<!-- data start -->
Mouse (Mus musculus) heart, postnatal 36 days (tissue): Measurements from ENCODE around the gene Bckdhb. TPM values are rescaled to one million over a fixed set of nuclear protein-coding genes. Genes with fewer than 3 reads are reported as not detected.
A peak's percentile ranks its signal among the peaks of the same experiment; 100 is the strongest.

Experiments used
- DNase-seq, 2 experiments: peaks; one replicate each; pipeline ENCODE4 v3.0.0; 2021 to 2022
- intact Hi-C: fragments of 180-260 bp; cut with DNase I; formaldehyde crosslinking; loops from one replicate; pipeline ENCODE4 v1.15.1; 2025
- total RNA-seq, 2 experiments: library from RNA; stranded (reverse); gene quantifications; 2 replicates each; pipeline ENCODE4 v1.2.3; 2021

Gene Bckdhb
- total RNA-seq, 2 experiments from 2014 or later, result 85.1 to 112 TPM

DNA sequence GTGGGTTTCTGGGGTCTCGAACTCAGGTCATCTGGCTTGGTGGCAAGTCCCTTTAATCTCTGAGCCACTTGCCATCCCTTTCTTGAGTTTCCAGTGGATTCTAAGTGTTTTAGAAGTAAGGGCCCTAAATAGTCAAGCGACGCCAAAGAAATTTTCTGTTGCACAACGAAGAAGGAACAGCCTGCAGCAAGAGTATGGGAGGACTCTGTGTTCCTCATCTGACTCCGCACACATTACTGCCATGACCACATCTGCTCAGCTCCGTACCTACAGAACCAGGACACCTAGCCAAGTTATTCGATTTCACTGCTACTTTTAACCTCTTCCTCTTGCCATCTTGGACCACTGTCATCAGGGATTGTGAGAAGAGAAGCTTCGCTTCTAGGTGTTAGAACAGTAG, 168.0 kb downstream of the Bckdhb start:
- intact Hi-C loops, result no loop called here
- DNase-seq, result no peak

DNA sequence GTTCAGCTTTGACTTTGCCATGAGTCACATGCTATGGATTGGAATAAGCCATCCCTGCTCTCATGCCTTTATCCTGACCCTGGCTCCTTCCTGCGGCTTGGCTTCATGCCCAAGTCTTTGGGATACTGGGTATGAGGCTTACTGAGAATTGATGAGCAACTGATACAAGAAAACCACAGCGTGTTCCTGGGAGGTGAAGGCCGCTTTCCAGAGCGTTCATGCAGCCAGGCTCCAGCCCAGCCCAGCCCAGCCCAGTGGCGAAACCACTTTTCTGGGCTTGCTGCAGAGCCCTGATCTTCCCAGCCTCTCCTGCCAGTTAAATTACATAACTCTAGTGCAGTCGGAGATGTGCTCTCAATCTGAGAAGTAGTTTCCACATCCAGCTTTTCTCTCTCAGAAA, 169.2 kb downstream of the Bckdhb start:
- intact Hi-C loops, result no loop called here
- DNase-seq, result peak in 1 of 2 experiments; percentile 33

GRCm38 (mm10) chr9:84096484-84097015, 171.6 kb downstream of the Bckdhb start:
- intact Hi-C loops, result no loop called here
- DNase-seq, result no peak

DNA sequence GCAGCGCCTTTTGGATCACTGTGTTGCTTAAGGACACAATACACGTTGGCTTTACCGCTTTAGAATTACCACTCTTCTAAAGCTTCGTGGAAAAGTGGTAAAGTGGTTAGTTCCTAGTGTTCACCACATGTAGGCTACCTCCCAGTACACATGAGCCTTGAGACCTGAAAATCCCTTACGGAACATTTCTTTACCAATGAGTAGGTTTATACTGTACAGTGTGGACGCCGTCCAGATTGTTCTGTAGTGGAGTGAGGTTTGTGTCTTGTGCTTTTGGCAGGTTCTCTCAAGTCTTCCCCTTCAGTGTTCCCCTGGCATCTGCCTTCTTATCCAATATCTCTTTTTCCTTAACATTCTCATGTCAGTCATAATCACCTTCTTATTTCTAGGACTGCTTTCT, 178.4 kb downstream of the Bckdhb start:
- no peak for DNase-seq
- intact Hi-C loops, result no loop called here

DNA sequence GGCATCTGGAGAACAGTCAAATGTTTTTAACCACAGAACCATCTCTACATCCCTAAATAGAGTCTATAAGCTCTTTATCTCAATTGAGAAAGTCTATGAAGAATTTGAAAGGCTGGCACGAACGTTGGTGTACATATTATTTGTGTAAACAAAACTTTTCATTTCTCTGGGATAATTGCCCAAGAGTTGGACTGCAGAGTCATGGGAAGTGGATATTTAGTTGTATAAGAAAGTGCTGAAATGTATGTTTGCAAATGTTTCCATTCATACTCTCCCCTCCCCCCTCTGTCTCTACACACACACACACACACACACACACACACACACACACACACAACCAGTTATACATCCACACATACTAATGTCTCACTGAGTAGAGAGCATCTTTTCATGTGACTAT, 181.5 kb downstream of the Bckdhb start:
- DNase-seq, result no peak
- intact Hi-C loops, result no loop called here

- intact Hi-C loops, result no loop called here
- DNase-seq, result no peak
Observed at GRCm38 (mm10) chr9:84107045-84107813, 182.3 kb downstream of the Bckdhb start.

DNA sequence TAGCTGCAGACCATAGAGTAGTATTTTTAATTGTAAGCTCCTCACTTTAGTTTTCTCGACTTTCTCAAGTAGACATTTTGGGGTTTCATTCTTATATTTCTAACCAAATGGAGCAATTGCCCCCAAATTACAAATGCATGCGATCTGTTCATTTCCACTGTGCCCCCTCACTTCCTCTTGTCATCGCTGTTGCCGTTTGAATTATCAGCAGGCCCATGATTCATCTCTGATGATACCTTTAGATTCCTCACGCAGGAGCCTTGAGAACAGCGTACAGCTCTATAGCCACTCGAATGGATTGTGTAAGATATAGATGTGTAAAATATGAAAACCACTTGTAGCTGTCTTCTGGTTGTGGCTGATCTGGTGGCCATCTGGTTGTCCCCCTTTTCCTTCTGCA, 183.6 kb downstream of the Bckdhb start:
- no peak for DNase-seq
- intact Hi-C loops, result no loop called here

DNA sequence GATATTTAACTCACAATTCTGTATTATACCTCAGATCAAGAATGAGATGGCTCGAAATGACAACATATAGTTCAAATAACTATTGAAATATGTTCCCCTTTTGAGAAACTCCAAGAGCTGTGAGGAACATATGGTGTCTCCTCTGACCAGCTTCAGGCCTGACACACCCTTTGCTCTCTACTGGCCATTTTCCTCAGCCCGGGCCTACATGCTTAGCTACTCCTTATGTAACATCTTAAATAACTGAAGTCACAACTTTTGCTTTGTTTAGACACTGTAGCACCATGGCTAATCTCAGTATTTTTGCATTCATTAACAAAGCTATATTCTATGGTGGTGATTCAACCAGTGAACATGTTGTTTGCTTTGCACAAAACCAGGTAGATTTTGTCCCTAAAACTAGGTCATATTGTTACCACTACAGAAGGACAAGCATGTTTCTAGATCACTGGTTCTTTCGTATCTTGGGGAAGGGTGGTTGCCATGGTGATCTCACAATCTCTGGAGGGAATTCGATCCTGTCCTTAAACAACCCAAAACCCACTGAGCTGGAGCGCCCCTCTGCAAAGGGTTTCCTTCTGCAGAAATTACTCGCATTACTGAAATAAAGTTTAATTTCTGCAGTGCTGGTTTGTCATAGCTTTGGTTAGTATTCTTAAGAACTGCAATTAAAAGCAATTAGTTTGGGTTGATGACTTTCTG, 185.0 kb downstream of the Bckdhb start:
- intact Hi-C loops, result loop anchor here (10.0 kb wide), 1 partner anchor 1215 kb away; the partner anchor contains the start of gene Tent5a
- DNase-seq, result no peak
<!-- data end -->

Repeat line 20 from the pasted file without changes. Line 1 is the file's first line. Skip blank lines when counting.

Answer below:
- intact Hi-C loops, result no loop called here